schrodingers_rabbit writes "Despite formidable odds, condensed matter physicists have made a breakthrough most thought impossible — finding a practical use for string theory. The initial breakthrough was made by physicist and cosmologist Juan Maldacena. His theory states that the known universe is only a 2D construct in anti-de-Sitter space, projected into 3 dimensions. This theory manages to model black holes and quantum theory congruently, a feat that has eluded scientists for decades; but it fails to correspond to the shape of space-time in the known universe. However, it does predict thermodynamic properties of black holes, including higher-dimensional viscosity — the equations for which elegantly and almost exactly calculate the behavior of quark-gluon plasma and other superfluids. According to Jan Zaanen at the University of Leiden, 'The theory is calculating precisely what we are seeing in experiments.' Unfortunately, the correspondence cannot prove or disprove string theory, although it is a positive step." Not an easy path to follow: one condensed matter theorist said, "It took two years and two 1000-page books of dense mathematics, but I learned string theory and got kind of enchanted by it. [When the string-theory related] thing began to... make predictions about high-temperature superconductors, my traditional mainstay, I was one of the few condensed matter physicists with the preparation to take it up."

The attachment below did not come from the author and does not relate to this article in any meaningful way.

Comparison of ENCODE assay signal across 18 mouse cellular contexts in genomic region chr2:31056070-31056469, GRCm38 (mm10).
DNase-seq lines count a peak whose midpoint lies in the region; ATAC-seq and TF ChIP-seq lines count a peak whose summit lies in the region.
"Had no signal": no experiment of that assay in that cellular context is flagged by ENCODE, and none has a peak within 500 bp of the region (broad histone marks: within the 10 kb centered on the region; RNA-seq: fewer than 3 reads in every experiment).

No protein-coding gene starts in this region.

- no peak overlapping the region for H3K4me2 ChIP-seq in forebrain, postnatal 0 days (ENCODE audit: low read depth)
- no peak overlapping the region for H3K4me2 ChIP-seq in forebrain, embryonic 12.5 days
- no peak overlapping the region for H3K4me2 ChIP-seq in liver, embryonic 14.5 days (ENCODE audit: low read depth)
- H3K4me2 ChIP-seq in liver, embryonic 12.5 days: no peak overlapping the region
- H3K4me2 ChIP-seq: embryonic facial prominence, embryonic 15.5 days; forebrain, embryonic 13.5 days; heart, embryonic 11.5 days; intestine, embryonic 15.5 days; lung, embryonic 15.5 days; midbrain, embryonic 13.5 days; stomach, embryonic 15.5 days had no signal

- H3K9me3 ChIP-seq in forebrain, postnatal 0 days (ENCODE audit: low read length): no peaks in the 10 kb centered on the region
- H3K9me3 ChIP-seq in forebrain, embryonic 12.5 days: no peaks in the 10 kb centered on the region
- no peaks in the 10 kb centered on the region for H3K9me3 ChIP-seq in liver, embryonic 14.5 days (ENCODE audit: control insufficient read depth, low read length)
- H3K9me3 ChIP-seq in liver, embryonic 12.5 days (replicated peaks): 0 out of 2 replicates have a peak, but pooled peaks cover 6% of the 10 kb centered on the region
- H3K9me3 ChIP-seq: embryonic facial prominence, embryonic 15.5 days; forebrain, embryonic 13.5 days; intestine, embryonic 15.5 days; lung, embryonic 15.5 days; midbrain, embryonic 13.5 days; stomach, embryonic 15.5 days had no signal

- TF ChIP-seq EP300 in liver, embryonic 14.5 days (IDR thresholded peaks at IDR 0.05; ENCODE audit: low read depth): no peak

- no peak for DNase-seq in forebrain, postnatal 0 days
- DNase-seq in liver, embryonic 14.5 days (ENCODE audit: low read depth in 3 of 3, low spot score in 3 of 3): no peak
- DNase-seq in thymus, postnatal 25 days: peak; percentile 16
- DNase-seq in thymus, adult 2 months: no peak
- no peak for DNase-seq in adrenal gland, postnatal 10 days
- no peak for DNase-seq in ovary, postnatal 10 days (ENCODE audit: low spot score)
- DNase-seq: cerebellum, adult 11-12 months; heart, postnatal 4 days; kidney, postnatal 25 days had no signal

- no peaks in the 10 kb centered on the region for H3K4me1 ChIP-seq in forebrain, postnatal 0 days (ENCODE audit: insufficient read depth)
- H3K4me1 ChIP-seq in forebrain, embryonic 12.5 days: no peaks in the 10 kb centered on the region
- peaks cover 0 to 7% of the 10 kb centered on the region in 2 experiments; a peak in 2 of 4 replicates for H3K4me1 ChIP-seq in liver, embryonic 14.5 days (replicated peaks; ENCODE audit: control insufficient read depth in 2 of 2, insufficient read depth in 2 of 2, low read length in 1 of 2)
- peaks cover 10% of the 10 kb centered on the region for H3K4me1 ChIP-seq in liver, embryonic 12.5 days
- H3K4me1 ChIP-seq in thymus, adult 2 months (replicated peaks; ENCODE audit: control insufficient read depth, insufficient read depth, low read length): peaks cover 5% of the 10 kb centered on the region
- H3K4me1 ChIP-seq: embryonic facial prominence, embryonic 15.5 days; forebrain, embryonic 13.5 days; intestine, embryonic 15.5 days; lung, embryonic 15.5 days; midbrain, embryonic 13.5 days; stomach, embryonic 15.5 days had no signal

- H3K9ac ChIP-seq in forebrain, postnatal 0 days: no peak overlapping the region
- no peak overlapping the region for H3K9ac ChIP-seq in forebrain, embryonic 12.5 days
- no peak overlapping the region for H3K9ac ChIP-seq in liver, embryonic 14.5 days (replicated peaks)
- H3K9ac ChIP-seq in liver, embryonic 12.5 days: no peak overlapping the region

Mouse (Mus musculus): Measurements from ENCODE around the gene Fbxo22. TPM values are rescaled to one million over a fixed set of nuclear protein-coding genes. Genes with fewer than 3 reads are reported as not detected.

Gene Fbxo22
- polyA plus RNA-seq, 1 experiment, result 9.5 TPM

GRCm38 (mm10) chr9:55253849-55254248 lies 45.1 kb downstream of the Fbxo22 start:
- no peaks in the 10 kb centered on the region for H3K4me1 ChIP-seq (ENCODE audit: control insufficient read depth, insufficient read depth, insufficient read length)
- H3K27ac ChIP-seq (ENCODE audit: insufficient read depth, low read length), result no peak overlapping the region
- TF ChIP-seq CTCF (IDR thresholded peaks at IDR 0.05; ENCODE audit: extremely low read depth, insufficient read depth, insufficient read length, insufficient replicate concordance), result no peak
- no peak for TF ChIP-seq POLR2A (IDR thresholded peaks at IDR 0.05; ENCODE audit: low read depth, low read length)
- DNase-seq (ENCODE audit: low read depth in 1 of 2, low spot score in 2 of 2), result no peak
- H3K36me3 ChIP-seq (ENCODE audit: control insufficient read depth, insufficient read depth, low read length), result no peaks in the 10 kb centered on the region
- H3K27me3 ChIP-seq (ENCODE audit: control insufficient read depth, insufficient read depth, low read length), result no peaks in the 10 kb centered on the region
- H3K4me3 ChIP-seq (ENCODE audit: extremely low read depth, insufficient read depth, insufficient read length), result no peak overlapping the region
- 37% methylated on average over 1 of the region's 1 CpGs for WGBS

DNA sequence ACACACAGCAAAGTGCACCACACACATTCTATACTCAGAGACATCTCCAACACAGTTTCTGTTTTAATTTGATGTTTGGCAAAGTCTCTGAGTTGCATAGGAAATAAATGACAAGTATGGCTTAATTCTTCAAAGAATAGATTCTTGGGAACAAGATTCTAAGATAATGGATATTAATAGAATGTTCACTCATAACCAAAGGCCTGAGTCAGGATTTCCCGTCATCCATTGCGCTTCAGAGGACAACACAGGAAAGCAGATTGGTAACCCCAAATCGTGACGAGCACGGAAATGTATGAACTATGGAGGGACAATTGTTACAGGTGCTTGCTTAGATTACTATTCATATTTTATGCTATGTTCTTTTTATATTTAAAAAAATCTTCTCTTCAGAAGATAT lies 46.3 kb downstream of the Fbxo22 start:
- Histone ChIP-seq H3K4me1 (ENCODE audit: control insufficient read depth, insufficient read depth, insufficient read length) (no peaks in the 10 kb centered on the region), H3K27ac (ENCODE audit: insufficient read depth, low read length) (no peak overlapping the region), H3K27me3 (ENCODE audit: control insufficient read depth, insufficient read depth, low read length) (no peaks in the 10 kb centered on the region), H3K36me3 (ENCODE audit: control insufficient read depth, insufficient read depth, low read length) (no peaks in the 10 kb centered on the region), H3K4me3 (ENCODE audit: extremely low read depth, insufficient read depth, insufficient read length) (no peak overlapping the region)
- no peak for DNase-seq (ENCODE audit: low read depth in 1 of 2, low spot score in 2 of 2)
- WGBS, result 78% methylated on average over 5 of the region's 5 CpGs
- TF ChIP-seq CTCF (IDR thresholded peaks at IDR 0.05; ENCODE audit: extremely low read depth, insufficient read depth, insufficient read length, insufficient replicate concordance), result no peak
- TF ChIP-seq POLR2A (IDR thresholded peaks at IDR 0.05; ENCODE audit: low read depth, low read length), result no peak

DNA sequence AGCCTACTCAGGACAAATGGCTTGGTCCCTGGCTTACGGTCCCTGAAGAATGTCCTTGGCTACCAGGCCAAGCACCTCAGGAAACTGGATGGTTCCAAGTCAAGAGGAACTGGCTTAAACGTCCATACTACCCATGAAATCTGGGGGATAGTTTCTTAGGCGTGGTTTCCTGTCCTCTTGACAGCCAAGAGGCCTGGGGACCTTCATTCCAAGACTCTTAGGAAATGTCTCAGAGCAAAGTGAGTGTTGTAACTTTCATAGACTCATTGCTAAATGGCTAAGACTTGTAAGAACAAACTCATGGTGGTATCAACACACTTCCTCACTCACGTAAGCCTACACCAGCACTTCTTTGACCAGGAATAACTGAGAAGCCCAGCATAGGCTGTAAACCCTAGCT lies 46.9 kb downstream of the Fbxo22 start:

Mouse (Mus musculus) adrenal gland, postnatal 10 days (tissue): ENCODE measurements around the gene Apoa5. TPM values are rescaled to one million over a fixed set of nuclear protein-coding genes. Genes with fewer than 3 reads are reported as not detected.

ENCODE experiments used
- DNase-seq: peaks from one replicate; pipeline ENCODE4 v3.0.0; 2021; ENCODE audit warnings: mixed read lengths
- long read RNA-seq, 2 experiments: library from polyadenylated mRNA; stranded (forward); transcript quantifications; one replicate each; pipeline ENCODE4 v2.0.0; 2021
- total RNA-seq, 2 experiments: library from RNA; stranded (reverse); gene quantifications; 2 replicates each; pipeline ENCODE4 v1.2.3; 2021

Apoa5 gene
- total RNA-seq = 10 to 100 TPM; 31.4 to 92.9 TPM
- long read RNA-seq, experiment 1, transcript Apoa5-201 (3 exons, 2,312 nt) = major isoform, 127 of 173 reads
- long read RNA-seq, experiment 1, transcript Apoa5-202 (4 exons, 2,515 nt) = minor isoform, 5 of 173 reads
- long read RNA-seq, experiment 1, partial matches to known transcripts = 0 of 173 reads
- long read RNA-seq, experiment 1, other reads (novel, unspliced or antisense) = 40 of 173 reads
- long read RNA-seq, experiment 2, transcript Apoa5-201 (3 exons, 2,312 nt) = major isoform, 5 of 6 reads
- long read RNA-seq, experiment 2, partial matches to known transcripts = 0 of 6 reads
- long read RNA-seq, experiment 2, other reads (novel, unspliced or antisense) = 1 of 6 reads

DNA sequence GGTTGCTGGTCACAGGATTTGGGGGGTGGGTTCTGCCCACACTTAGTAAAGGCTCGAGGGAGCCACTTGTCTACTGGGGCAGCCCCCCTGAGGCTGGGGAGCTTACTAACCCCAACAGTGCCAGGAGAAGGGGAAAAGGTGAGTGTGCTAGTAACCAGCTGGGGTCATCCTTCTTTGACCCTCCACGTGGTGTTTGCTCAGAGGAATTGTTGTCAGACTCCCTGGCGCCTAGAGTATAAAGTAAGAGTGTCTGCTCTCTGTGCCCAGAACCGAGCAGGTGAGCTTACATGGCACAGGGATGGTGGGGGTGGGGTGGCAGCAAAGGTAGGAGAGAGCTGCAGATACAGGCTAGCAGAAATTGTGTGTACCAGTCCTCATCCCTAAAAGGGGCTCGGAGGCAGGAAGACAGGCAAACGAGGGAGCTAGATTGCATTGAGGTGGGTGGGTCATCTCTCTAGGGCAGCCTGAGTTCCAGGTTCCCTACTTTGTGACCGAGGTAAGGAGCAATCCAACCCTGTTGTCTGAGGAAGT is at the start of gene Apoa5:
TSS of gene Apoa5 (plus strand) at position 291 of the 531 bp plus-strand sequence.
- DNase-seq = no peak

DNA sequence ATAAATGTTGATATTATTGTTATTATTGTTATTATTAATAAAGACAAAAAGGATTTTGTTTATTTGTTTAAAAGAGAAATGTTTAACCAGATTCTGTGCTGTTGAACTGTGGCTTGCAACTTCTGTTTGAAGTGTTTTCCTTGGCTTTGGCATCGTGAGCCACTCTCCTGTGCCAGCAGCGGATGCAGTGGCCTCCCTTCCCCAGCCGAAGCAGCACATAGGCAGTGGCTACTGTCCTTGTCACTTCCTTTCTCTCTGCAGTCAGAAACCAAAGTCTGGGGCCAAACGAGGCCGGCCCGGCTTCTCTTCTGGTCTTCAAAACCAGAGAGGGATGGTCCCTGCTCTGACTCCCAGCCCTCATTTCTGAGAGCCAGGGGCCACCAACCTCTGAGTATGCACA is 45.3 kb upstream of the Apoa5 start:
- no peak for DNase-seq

I would love to disable this, but my school uses something called Blackboard: http://blackboard.com/ which a lot of it is based off Java (uploaders, etc) and I use it quite often. I'm out of school in a day, so I guess I'll turn it off them, but I hope Apple fixes this before I have to go back to school then.
Oh God. You really are sour aren't you? On this particular issue, it isn't corporate, but it's not to say that corporate is great. We continually make fun of the ridiculous programs that corporate pulls out of their ass. Office Depot Corporate is horribly disconnected from the actual people in the retail stores, but no one person is going to help that. We carry out the programs since we're underlings and don't run the company. IMO, the whole executive board should be fired and put some of the good regional managers in charge (because some of them are actually cool people and don't just try and rip people off).